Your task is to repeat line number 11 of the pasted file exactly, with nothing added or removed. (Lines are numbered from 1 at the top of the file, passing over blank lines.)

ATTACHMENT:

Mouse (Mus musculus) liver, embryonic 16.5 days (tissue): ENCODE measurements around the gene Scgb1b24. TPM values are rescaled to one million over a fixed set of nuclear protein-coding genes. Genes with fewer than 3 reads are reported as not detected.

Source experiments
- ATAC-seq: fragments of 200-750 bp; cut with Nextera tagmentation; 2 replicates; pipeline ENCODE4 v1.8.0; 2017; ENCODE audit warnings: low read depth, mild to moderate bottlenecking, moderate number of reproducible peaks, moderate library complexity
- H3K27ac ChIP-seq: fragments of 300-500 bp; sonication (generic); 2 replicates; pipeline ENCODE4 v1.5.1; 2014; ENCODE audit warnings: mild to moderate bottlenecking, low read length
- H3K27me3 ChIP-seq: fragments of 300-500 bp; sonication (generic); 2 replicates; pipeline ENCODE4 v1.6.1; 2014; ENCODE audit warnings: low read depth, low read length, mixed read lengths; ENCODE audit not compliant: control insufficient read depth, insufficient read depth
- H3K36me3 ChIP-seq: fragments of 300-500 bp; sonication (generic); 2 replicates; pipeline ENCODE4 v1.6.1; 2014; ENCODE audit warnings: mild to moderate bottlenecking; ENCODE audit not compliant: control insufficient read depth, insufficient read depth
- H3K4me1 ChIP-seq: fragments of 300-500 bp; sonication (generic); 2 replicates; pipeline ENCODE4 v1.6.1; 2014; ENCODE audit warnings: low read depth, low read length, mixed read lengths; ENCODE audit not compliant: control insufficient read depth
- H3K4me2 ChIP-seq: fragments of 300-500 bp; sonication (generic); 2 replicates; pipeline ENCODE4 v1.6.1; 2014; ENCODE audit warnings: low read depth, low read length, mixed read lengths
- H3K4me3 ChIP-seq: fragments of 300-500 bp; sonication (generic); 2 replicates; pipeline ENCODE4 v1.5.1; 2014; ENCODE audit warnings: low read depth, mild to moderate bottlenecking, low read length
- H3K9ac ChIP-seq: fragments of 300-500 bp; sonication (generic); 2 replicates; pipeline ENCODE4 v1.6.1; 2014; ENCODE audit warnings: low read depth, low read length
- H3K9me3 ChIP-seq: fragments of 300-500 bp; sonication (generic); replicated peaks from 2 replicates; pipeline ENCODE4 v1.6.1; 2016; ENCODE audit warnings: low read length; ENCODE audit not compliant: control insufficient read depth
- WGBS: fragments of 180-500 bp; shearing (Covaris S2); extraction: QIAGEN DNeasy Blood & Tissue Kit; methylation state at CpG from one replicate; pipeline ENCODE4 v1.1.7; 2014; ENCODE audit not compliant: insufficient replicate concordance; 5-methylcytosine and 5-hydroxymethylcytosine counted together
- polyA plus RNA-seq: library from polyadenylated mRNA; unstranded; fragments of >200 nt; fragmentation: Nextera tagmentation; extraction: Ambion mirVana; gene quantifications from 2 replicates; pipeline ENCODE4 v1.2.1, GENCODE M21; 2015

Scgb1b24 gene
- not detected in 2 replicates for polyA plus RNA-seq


- H3K9me3 ChIP-seq: fragments of 300-500 bp; sonication (generic); replicated peaks from 2 replicates; pipeline ENCODE4 v1.6.1; 2016; ENCODE audit warnings: low read length; ENCODE audit not compliant: control insufficient read depth